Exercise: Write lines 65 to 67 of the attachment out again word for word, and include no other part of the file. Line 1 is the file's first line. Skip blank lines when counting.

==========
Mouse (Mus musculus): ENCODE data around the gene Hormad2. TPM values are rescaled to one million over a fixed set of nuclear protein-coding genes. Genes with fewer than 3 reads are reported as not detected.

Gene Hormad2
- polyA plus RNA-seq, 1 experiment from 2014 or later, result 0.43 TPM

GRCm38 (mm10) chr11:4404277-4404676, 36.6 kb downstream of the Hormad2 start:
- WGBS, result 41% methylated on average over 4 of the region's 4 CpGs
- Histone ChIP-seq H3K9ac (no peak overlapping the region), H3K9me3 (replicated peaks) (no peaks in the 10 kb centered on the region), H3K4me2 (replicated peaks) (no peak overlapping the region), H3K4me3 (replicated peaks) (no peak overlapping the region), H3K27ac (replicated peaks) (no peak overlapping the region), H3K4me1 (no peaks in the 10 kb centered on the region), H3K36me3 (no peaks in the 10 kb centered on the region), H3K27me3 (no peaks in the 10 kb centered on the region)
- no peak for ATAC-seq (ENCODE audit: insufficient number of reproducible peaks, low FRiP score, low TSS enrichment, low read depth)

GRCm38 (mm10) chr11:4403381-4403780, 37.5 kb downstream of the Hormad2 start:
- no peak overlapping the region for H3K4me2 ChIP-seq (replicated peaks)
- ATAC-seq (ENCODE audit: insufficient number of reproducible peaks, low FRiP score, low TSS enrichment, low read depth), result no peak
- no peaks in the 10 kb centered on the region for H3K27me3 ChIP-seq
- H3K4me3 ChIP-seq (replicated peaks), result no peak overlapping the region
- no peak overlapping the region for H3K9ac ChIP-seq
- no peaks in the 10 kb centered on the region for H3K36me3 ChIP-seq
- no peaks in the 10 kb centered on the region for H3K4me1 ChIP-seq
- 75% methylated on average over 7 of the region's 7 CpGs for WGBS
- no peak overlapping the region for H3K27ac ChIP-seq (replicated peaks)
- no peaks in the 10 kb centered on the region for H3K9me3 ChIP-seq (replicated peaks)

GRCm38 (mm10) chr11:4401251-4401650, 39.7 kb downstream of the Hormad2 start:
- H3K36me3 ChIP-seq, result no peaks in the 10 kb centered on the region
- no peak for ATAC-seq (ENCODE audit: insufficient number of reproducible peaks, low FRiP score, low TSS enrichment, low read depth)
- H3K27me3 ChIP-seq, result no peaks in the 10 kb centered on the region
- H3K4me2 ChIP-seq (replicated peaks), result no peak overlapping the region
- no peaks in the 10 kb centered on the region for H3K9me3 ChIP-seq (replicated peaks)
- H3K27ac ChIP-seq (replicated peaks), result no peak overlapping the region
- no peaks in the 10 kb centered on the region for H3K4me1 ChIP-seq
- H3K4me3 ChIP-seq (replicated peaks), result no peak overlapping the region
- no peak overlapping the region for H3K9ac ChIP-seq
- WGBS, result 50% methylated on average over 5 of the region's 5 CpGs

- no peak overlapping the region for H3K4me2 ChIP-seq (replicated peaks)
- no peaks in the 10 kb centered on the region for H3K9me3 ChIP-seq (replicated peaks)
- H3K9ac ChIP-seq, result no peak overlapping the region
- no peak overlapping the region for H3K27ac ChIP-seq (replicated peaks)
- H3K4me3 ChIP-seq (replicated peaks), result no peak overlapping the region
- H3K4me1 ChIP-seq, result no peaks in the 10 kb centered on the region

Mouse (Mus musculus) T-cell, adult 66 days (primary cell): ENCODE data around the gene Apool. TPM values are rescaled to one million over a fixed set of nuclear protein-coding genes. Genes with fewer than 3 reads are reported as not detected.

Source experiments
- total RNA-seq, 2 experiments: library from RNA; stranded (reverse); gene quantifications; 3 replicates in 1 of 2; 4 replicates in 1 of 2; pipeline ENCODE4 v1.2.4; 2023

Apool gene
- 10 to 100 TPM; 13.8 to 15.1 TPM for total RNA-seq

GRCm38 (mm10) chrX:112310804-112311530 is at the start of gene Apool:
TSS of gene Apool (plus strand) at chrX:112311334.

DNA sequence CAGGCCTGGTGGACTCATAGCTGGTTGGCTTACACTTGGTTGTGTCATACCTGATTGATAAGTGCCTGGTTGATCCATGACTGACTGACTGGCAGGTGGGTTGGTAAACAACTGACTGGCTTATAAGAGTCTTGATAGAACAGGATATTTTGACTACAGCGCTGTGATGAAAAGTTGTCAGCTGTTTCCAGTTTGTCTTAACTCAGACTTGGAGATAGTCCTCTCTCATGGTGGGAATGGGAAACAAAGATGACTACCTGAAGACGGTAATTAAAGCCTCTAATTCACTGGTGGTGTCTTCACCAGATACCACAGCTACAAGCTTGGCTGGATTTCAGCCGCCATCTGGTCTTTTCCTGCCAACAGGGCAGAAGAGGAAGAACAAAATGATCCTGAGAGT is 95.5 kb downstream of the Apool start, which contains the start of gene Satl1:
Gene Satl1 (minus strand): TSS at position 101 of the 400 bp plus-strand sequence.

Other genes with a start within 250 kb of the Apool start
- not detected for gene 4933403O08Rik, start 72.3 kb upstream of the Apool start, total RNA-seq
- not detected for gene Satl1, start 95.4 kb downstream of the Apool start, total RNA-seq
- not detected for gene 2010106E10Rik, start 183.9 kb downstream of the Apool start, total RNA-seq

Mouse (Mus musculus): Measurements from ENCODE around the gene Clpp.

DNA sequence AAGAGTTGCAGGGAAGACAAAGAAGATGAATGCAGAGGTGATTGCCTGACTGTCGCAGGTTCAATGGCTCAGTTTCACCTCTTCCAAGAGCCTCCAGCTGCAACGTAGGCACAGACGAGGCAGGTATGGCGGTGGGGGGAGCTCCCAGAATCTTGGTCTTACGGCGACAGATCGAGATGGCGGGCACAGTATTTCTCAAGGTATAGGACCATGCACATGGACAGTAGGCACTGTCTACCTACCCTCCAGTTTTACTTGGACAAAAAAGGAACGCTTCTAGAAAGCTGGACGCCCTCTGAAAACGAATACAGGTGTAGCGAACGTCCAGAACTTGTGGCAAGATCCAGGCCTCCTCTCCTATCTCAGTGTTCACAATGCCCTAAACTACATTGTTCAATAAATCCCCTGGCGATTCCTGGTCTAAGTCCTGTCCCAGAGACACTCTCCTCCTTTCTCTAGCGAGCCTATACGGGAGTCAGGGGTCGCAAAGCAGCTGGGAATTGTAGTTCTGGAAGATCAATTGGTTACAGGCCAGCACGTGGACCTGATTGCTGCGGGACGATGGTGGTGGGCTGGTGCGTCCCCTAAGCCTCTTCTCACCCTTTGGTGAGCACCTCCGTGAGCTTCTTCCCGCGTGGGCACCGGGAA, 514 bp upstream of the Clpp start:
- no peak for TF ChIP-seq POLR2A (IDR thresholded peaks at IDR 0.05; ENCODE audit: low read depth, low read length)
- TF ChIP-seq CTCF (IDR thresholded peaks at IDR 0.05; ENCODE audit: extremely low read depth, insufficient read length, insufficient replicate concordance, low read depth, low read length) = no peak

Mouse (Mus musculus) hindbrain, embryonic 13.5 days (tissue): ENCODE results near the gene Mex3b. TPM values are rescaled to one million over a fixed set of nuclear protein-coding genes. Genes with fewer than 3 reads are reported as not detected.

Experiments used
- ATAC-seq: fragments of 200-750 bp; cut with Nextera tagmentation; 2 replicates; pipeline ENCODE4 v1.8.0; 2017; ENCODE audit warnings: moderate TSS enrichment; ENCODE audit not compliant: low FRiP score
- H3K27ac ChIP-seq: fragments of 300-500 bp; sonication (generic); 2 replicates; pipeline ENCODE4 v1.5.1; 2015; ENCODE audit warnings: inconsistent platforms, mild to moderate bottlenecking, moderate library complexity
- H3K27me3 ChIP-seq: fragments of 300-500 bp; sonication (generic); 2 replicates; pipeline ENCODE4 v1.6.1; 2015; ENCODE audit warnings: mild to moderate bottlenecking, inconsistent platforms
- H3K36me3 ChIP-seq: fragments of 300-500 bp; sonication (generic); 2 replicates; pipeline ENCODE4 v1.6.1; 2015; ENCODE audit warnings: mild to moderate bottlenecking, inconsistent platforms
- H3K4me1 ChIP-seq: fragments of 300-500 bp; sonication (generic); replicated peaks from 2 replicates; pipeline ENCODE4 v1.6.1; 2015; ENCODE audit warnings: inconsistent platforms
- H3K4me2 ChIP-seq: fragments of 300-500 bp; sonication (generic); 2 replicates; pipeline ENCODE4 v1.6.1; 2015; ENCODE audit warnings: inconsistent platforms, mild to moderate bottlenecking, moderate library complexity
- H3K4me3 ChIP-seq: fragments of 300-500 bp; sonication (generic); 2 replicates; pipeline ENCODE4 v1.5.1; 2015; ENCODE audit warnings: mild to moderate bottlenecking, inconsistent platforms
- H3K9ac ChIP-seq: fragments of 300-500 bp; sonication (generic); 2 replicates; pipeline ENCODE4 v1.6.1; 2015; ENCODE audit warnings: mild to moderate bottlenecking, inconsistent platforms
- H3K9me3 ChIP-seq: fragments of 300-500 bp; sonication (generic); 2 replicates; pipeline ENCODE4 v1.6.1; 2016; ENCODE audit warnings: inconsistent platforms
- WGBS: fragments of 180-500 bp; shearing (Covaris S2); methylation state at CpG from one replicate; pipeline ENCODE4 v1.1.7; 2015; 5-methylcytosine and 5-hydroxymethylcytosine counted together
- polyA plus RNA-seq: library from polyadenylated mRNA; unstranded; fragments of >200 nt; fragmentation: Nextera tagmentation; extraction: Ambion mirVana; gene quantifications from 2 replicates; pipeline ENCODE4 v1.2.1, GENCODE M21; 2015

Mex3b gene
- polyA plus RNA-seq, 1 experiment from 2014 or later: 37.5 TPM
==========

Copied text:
- polyA plus RNA-seq: library from polyadenylated mRNA; unstranded; fragments of >200 nt; fragmentation: Nextera tagmentation; extraction: Ambion mirVana; gene quantifications from 2 replicates; pipeline ENCODE4 v1.2.1, GENCODE M21; 2015

Mex3b gene
- polyA plus RNA-seq, 1 experiment from 2014 or later: 37.5 TPM